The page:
It was graduation day and the most important moment of Elizabeth’s life had arrived, the moment for which she’d spent years preparing. The dean of the Faculty was about to announce the class’ best student. Nervous, she was mentally going through her speech, she could already see the plaque engraved with her name hanging in the university corridor. Suddenly, she was awoken from her day-dream by the sound of a different name. “But, wait! I’m not the best?”. She was overcome with feelings of rage and frustration. Without this recognition, the last 5 years were down the drain.
How many times felt like all your work and effort wasn’t worth it because you didn’t reach a goal? From school through to university, we’re taught that the grades we receive at the end of the semester dictate if we have obtained the necessary knowledge to pass. How does this method of learning affect us when we have to face the professional world? Is there a reason why we encourage competitiveness between students and in ourselves?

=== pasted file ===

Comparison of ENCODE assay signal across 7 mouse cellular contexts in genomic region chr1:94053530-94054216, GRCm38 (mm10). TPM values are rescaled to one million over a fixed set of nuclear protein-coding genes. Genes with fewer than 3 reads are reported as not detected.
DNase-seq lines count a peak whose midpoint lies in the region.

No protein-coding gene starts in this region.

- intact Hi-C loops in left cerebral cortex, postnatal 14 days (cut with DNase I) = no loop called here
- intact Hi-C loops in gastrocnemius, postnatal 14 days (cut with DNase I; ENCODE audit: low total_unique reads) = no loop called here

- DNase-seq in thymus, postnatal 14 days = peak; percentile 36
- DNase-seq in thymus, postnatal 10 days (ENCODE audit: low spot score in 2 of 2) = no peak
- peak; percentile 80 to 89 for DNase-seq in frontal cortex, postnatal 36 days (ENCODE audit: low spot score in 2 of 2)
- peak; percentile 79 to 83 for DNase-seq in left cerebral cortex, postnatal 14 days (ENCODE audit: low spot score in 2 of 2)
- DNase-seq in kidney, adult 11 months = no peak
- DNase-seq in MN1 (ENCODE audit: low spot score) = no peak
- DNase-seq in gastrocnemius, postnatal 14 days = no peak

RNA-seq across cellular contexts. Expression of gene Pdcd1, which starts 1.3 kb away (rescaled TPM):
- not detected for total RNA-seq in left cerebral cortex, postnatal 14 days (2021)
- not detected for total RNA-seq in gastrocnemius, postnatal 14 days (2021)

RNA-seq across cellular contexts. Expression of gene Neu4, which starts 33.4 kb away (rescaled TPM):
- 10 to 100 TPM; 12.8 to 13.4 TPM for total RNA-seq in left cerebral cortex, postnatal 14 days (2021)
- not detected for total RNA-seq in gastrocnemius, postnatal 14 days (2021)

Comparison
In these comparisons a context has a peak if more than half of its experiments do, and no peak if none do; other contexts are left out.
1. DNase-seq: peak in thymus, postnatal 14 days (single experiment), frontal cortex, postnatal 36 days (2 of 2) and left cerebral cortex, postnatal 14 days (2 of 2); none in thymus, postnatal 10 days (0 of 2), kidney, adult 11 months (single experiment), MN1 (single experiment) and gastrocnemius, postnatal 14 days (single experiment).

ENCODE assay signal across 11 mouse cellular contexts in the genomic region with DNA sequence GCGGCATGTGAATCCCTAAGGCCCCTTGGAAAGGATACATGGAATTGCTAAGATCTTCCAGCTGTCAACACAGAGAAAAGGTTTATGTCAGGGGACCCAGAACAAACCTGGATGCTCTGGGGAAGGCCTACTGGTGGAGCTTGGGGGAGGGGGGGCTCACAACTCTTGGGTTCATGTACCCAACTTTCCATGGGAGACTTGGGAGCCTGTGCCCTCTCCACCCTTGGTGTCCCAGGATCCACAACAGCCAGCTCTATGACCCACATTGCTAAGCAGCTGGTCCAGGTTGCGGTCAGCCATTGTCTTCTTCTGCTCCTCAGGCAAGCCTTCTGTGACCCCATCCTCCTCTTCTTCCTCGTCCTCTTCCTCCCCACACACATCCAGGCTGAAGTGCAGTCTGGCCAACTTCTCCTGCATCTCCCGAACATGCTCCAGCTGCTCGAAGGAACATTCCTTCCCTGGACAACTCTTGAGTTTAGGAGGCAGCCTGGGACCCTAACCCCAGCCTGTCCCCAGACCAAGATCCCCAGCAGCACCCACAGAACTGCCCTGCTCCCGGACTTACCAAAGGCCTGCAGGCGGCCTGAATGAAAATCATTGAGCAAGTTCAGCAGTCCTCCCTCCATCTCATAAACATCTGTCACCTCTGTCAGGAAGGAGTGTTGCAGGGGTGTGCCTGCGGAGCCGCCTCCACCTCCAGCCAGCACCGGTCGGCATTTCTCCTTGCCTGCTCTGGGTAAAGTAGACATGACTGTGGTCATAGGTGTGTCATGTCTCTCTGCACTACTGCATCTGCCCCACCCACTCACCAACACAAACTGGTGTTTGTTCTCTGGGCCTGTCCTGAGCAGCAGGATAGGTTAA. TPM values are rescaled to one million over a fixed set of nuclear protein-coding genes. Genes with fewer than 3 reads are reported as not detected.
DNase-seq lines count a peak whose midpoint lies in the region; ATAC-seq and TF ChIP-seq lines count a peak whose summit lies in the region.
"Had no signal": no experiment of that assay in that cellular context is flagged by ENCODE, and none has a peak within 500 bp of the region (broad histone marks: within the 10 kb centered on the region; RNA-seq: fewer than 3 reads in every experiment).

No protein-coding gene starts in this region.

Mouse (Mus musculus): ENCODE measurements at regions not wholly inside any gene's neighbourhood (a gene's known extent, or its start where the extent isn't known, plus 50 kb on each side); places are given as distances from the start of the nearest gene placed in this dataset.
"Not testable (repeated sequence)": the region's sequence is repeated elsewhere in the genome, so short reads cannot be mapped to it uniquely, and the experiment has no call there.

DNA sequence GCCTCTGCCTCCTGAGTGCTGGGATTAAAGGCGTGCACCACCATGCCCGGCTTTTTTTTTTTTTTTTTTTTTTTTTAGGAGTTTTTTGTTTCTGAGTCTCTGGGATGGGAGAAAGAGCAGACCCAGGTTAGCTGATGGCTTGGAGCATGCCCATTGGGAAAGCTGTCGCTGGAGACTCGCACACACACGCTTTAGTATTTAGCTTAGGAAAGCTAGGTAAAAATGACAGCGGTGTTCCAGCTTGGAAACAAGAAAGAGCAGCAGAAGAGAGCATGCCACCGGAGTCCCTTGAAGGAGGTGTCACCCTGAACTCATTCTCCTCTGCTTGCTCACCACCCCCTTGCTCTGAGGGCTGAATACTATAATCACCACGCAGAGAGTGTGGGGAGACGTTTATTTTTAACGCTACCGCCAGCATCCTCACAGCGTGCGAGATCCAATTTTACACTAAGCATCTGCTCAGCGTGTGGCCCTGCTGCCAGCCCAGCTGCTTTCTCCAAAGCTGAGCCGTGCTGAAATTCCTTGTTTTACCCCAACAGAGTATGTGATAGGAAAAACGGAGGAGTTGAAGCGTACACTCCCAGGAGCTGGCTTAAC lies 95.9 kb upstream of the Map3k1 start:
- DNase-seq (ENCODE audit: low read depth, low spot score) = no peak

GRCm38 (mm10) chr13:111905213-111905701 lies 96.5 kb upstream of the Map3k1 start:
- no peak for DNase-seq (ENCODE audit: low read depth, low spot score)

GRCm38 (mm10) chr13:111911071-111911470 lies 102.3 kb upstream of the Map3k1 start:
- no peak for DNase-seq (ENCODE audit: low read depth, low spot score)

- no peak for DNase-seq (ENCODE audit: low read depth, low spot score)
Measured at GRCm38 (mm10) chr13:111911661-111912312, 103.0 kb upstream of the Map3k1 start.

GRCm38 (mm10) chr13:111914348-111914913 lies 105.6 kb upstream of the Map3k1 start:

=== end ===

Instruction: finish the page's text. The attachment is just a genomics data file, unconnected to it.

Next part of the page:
For a long time, centuries, exams didn’t exist in the occidental world. They Originally Came From China [ESP], where the dynasty Han (206 a.C onwards) made up a complex system of tests to gain access to The General State Administration.
Incredibly competitive, these tests lasted for 3 entire days. Out of the 450 000 people that participated, only 600 succeeded and gained access . Many died of anger or exhaustion.
The question you might ask yourself is, if it required so much effort (and even to risk your life) with little possibility of passing, why in the world would they even participate? The answer (according to the historians), is for status, recognition, network and a place within the local elite.
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